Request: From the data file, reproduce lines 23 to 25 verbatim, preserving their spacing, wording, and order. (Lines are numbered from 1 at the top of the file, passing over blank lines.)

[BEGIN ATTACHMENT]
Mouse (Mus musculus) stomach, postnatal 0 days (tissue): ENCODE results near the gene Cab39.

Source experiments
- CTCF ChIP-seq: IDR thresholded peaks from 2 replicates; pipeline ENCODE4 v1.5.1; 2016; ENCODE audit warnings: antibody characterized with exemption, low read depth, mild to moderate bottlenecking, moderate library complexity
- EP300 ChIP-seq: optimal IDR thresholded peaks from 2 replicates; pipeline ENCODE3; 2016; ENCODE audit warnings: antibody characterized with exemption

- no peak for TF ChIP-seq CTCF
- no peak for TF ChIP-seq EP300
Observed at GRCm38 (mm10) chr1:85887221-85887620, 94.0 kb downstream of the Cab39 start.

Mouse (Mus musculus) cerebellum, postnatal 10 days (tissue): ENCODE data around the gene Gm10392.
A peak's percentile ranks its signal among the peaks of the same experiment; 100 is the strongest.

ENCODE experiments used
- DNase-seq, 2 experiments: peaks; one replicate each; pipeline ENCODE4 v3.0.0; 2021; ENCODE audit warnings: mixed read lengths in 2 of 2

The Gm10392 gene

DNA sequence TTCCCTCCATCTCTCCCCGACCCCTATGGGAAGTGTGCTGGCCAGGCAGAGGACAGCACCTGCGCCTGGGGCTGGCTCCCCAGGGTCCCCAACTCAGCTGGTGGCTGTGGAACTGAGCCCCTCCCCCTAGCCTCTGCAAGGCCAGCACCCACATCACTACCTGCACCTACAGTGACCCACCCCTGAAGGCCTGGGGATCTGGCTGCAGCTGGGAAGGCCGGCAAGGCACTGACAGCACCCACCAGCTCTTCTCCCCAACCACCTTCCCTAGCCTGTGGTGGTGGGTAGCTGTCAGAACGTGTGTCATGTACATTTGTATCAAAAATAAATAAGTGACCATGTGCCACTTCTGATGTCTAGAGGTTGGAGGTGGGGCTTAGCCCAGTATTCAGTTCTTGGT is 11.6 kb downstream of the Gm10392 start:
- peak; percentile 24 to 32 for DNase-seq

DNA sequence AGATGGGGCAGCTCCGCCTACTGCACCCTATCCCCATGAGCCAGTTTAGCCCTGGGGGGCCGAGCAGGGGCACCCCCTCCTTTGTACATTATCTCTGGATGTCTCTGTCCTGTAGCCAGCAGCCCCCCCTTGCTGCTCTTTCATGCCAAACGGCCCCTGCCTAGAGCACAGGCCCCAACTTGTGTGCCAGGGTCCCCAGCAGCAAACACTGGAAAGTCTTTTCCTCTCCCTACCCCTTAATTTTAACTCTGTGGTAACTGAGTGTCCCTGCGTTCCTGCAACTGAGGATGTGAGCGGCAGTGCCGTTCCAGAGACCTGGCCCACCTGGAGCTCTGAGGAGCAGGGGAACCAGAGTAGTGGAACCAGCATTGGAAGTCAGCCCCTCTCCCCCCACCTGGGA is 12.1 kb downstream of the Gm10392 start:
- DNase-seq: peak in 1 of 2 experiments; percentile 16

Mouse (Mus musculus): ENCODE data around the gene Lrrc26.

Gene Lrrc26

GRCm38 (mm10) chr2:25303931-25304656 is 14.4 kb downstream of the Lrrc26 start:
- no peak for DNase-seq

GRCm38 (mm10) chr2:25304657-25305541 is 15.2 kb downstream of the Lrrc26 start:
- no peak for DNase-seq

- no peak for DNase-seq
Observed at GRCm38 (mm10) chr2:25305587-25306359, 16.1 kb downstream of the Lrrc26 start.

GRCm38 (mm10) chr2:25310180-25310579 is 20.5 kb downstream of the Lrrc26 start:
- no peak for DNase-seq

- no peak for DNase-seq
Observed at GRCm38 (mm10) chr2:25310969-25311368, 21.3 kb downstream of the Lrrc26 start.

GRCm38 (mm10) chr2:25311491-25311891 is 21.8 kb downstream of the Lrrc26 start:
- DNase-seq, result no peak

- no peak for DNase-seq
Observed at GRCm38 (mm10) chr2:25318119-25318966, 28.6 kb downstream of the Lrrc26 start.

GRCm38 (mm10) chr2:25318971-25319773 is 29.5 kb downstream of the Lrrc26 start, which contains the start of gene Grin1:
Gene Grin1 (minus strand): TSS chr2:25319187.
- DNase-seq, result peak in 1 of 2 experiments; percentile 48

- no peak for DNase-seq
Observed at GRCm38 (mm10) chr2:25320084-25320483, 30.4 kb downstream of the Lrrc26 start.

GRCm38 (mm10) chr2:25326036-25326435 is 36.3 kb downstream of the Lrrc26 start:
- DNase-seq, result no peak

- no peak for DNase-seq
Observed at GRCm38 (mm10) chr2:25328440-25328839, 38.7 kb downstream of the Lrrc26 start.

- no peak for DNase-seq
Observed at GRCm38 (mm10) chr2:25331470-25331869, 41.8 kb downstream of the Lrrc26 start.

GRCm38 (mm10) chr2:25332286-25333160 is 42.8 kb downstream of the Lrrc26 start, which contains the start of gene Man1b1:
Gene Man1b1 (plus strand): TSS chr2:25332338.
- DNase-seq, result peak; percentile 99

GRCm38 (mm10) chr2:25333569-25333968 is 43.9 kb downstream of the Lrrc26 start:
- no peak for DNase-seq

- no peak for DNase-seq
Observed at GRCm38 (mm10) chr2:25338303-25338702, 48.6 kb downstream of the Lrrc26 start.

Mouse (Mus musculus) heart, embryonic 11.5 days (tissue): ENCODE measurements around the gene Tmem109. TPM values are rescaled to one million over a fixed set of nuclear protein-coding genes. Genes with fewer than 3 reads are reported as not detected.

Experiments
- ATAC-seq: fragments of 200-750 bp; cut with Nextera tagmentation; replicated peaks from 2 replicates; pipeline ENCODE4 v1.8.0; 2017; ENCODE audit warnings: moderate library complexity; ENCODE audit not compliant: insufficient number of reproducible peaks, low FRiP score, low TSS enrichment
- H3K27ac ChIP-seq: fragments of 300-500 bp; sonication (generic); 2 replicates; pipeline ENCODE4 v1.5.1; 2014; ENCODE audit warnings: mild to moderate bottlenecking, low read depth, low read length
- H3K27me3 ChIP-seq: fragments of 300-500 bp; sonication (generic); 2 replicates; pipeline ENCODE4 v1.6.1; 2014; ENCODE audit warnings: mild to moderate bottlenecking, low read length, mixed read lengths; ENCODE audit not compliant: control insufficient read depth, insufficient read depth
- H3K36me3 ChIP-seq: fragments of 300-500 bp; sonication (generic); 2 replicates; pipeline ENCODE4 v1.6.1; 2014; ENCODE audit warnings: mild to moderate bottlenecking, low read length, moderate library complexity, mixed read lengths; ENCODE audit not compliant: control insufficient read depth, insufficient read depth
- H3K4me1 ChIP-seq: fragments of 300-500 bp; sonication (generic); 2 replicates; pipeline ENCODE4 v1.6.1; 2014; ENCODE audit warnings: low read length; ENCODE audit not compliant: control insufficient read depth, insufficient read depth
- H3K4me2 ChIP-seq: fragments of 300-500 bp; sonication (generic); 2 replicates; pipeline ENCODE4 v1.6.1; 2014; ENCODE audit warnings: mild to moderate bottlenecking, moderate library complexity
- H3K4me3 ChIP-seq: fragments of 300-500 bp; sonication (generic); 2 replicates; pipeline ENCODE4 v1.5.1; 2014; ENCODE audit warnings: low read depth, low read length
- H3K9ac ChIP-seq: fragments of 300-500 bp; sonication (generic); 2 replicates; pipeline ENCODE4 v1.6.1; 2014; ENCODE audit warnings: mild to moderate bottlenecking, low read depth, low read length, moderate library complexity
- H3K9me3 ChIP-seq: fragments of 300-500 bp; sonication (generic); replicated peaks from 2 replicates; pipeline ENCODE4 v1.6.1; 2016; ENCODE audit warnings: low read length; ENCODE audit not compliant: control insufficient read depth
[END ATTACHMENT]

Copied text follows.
- no peak for DNase-seq
Observed at GRCm38 (mm10) chr2:25305587-25306359, 16.1 kb downstream of the Lrrc26 start.

GRCm38 (mm10) chr2:25310180-25310579 is 20.5 kb downstream of the Lrrc26 start: